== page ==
she manufactured wooden buttons from the Finnish forests to go with her fabrics, This progressed
into functional wood and silver jewellery .She founded her company "Aarikka" with her husband Erkki
Ruokonen in 1954. Many of the pieces were made of wood but she also used silver and glass in her
designs.The functional  wood and silver jewellery was very succesful in Sweden.  One set in the 1960's
featured distinctive silver earrings which used wire to curl around and into the ear like ear muffs, and also
had a matching ring. 
In 1994, Kaija was awarded the prestigious Pro Finlandia Medal . Then in 1999, she was
the recipient of  Finnish honorary title of ’kauppaneuvos’ by the then President of the Republic of Finland.


7) Bjorn Rajalin 


Bjorn Rajalin (1933- )studied art metalwork with Bertel Gardberg. In 1956 he became head designer for Kavela Koru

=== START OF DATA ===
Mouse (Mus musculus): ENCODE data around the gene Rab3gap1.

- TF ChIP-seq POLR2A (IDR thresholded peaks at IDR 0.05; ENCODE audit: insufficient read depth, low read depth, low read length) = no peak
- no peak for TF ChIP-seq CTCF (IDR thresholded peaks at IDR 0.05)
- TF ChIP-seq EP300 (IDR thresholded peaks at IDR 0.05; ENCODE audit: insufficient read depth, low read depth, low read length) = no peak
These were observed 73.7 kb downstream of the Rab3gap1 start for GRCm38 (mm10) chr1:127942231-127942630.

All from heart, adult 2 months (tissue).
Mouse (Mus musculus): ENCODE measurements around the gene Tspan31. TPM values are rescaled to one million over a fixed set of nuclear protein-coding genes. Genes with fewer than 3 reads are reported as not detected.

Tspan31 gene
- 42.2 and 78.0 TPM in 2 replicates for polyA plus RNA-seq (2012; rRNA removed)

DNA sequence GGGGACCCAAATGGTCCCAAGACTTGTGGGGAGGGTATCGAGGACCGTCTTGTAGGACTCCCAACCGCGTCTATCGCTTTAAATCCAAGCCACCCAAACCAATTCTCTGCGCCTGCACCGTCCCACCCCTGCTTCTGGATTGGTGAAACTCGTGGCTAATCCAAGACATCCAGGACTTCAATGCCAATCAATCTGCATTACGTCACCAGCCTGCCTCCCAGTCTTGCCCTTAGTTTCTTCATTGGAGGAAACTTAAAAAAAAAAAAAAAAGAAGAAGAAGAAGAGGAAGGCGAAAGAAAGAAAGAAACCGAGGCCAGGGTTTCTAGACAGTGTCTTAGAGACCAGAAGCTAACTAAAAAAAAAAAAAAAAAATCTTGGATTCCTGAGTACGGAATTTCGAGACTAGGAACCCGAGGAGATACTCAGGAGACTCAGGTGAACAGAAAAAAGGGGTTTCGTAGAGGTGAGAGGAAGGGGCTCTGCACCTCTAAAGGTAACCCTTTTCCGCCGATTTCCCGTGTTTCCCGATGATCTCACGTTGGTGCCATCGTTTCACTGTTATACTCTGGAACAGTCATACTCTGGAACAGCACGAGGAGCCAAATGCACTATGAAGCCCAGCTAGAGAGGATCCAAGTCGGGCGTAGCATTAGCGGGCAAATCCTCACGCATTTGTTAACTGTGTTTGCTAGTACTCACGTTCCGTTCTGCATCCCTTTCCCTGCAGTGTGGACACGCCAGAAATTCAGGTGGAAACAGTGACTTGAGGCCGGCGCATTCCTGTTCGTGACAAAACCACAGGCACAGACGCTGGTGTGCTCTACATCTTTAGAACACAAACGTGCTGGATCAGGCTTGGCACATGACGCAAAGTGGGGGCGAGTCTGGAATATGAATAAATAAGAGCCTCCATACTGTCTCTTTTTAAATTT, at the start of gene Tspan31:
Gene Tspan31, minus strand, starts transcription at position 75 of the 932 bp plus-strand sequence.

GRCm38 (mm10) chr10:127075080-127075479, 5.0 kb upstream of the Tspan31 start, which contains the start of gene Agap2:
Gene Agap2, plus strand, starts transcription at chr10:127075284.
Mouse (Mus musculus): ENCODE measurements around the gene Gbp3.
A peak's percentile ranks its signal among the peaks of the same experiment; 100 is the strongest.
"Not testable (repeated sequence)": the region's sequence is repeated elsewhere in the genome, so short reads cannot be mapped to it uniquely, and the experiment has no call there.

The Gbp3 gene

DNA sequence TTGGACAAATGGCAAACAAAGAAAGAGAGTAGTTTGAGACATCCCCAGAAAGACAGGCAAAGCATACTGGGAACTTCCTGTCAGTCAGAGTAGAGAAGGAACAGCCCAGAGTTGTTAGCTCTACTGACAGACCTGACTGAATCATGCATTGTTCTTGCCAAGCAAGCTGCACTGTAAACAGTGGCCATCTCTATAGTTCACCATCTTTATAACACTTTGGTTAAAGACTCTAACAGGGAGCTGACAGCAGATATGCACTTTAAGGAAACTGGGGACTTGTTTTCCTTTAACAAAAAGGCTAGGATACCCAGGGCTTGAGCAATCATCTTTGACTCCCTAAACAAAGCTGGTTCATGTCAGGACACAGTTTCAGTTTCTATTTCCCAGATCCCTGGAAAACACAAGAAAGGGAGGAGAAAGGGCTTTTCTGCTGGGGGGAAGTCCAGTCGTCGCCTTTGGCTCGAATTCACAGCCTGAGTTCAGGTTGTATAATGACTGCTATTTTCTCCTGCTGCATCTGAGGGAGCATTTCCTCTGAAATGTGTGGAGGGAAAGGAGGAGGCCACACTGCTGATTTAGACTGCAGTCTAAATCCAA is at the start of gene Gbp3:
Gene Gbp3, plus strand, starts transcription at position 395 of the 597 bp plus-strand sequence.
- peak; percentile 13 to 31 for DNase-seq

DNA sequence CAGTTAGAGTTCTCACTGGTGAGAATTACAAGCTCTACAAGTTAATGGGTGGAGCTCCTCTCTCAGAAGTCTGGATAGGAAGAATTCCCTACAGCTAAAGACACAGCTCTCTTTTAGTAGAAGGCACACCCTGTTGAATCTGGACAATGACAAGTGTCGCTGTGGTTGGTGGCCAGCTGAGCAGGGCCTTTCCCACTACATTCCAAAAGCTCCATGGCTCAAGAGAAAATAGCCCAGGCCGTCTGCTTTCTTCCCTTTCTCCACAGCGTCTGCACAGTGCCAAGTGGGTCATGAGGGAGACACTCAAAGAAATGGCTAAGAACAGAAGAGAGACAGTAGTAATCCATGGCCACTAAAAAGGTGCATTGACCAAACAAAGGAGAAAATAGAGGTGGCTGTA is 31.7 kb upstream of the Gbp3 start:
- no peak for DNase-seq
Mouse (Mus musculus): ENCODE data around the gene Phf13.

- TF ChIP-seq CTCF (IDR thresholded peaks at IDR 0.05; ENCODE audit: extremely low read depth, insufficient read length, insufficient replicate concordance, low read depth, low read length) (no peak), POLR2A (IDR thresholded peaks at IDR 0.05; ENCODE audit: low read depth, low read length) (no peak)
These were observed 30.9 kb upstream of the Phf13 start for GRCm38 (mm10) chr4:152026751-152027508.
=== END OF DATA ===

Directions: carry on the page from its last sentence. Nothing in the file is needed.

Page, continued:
where he made all the prototypes for serial production. In 1958 he, Berterl Gardberg, Ellis Kauppi, and Eero
Rislakki took part in an avant garde exhibition which received great press attention and international recognition
for its participants. Rajalin's contributions were clean and simple twists of silver around the neck and a hinged
silver bracelet with a large spectrolite stone. In the Sixties his style took a different direction. He produced less
functional jewellery including  decorative bracelets with large clusters of garnet, rose quartz, and smokey quartz

   Bjorn Rajalin 1973 for Kalevela Koru  Bjorn rajalin amethyst necklace an earrings set